A fowl business
A Sacramento man finds it is not easy to work honestly for bond companies, so he’s bailing
One can just imagine what the chicken carcass must have looked like when ex-bail bondsman Tedd Malter came home to his Sacramento apartment in the middle of the night on December 28. He found it placed carefully in the middle of the welcome mat, facing his front door. At that time, under the streetlights, it looked freshly carved. The fleshy, pink color of the bones was easily visible among the slivers of remaining meat.
A week later, the chicken had collected a layer of frost from Malter’s freezer and looked like the beginnings for a pot of chicken soup. But paired with a Halloween-day burglary of Malter’s personal files and documents, the stripped chicken seemed to come with its own sinister message: You squawk, and you’re dead meat.
More than a few people might have wanted to send that message, especially because Malter already had squawked. He’d made a couple of sworn statements to the Department of Insurance, which regulates the bail industry, about illegal activities he’d seen in a number of Sacramento bail-bond agencies. An investigator warned him that he should expect retaliation.
Then, the chicken showed up.
Unusually tall and with thick, black hair and shiny, black alligator boots, Malter resembles a streetwise urban cowboy with plenty of tattoos and a criminal past. But he speaks like a by-the-book paralegal and lives with a complex ethical code that protects him in his communications with both white-collar professionals and underworld motorcycle gangs.
In talking about the arrival of the chicken, it became obvious that Malter had pissed off people in and out of the bail industry with the parts of his code pertaining to professional conduct. As a licensed bail agent (his license has since lapsed) and a notary public, Malter took his authority very seriously and resented what he called being asked to break the law.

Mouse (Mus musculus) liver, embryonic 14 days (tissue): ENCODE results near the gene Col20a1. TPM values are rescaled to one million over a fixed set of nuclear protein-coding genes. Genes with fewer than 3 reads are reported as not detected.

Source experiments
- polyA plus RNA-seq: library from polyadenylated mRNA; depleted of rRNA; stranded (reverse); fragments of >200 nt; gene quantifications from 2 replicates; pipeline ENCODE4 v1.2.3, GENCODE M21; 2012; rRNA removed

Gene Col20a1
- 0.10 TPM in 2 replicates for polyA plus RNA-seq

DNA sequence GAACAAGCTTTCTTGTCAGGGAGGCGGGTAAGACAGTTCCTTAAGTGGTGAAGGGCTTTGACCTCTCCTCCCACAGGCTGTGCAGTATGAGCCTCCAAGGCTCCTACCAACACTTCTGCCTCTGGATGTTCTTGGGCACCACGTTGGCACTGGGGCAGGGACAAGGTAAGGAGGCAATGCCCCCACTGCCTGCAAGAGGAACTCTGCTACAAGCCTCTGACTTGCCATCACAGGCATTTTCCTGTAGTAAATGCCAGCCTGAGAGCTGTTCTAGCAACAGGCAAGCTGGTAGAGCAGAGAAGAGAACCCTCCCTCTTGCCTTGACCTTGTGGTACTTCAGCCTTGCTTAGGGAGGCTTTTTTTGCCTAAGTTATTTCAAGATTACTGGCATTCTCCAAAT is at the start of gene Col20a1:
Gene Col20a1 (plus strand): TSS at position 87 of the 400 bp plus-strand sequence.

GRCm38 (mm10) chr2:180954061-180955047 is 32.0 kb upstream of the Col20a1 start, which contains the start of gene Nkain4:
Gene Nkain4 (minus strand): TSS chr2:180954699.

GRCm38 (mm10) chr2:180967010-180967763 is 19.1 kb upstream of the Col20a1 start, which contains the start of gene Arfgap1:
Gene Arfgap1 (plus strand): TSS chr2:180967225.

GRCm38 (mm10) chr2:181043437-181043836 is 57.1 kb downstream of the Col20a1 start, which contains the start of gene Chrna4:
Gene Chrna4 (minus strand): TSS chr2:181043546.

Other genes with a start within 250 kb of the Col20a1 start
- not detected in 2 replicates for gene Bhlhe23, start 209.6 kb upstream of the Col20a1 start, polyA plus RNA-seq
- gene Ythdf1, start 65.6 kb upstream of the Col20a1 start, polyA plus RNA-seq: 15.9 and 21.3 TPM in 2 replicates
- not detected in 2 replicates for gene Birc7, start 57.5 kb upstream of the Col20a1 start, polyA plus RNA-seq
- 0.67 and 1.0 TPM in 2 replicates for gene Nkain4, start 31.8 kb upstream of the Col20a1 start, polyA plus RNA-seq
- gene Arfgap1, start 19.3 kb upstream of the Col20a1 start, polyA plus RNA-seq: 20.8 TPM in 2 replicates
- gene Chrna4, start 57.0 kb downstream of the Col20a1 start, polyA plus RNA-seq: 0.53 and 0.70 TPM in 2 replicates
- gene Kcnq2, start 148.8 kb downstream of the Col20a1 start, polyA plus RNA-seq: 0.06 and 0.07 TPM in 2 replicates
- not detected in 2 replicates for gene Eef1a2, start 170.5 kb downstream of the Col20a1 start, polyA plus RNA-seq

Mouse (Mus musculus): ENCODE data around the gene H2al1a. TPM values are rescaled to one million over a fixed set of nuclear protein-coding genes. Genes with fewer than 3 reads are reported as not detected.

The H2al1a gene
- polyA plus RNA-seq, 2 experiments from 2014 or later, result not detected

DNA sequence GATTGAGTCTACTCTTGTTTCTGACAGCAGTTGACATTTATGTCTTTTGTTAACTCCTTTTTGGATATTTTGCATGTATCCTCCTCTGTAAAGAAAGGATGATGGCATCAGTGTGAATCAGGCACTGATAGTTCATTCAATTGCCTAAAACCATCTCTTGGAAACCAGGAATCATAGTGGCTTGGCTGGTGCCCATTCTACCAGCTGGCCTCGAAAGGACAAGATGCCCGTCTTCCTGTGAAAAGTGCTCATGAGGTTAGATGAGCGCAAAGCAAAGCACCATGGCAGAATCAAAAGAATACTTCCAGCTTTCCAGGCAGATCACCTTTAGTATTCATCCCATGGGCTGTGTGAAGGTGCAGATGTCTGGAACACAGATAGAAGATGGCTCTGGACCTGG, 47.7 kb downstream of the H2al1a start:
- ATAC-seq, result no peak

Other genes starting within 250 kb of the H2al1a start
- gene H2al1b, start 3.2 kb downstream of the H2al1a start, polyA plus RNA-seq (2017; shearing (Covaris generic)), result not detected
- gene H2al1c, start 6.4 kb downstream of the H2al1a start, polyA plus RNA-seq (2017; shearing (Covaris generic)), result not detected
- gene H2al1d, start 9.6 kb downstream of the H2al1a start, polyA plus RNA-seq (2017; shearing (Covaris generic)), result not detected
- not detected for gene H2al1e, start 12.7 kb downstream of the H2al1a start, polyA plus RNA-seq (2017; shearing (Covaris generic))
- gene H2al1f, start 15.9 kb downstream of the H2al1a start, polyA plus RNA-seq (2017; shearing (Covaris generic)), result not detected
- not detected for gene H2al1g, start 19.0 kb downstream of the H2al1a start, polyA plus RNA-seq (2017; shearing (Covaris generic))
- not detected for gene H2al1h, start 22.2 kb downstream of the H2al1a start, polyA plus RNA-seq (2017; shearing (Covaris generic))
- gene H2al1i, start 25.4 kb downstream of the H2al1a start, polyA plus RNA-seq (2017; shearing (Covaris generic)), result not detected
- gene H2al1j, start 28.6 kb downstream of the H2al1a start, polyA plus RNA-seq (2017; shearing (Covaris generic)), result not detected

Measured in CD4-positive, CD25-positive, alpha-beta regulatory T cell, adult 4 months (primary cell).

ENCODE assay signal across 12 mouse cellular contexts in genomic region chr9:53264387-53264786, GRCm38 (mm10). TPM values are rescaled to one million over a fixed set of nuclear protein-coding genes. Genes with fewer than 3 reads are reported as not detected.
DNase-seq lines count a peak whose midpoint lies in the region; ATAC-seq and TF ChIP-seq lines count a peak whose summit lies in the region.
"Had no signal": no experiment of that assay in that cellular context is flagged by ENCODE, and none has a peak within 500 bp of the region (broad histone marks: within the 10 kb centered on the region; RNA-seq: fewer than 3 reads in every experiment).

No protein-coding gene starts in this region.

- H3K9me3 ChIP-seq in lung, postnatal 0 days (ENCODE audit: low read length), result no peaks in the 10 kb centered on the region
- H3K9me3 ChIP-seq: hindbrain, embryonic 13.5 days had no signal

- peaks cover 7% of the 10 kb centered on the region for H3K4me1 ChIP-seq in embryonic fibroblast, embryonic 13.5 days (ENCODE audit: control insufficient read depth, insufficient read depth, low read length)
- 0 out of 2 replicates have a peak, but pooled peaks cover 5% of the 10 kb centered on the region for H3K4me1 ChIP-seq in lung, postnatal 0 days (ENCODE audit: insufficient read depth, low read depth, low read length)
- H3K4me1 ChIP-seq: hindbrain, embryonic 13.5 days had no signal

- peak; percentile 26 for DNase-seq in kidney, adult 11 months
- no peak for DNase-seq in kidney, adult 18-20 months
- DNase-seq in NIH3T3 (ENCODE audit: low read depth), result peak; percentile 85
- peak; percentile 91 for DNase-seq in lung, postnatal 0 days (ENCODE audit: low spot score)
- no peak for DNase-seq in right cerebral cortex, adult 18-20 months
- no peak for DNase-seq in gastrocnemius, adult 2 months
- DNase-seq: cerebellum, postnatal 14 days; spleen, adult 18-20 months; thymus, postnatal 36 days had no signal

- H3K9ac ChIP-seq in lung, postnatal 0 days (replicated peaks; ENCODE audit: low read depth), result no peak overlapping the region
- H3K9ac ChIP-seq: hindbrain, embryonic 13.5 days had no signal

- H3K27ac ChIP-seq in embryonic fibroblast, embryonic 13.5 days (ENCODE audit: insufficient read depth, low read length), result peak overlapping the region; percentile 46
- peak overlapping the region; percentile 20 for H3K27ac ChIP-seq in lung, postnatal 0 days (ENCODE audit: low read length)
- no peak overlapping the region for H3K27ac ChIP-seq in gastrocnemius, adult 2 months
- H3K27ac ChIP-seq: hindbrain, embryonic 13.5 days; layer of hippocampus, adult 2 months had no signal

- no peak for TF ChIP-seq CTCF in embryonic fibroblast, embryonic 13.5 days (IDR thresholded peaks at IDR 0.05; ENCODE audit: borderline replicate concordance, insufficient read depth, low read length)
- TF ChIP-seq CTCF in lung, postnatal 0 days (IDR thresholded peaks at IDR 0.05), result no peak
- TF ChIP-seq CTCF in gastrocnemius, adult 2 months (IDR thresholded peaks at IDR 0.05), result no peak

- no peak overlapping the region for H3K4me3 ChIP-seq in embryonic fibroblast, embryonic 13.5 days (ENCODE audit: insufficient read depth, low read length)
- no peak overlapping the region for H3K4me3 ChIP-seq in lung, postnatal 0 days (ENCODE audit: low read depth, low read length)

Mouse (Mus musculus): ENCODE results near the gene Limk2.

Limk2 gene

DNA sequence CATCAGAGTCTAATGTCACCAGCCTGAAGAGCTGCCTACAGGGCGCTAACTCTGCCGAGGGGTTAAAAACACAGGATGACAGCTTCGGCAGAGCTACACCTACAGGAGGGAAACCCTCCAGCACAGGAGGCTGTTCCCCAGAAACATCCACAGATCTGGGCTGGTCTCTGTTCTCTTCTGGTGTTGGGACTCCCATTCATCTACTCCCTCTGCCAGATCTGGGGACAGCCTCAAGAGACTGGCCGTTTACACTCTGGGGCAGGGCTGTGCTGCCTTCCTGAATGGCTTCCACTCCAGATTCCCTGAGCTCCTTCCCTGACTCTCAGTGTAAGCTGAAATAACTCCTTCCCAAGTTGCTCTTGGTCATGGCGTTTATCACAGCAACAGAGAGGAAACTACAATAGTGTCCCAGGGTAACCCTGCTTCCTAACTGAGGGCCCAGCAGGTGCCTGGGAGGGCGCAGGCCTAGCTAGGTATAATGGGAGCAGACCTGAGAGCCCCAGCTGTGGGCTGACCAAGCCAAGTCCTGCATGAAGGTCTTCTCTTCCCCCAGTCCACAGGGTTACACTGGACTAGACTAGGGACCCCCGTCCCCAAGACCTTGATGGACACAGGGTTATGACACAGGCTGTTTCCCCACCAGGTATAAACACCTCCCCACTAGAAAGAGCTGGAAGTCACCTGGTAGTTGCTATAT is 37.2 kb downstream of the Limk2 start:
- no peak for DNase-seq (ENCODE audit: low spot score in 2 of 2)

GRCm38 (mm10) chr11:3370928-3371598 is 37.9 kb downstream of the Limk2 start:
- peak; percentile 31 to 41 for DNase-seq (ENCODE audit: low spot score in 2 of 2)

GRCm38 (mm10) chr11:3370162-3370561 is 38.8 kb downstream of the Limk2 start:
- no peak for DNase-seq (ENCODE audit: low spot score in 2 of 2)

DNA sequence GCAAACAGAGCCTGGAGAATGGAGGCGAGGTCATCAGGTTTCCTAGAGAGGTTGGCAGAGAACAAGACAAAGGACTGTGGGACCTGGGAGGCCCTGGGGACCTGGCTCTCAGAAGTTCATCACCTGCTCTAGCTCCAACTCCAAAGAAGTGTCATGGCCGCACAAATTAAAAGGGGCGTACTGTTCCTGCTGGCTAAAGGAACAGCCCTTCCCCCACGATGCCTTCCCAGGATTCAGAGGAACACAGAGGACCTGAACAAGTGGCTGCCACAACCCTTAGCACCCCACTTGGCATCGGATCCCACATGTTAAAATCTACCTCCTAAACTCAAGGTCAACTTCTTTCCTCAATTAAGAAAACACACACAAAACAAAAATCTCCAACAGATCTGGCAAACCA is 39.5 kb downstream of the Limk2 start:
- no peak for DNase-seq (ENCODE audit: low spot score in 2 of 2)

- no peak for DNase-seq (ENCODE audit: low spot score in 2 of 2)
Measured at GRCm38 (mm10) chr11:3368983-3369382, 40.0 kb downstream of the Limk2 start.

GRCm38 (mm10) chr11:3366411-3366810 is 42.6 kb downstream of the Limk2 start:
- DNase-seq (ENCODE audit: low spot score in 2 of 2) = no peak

For instance, Malter is taking Alex Padilla Bail Bonds to court on a wrongful-termination suit. He claims that he was fired after refusing to notarize a copy of a deed to a man’s home that was to be signed over to the agency as collateral on a bond. Legally, notaries can notarize only original copies of deeds. In a letter to his supervisor, Malter explained that he expected his knowledge of the law and his ethical behavior to be rewarded. Instead, Malter claimed, he was fired.
His former supervisor, John Morgan, denied that he fired Malter because the agent wouldn’t commit a felony. He said that Malter was confused about what he’d been asked to do and that Malter quit to go work for a different bail agency.
Someone related with the case might have left Malter the chicken, or it could have been someone outside the industry, perhaps one of the tenants he evicted when he was manager of his apartment complex. There’s no proof that anyone from the bail industry was responsible, and none of the professionals interviewed for this story was aware of threats against Malter.
But, if anyone owed Malter some dead fowl, it would probably have been one of his previous bosses.
Malter has worked for four of Sacramento’s bail agencies and had gotten to know the owners and agents who regularly carried pockets full of cash. They also drove expensive cars that seemed to appear out of nowhere. The bond-company owners dealt daily with criminals and suspected criminals and competed with one another for business in creative and, at times, cutthroat ways. According to Michael McCallister, an investigator for the California Department of Insurance (who could not comment on specific investigations), bail bondsmen are notorious for going to any lengths, legal and illegal, to attract the business of Sacramento’s criminal class.
Because of the high level of competition between agencies, most of the complaints of illegalities within the industry actually come from bondsmen who would like to see their competitors lose their licenses. Once a bondsman has lost his license, he’s allowed neither to negotiate bail nor to be the sole owner of an agency. In a sense, the bondsman who has no other investments or businesses could lose his livelihood. With such high stakes, bondsmen are not above making accusations to the department if their competitors steal some of their business.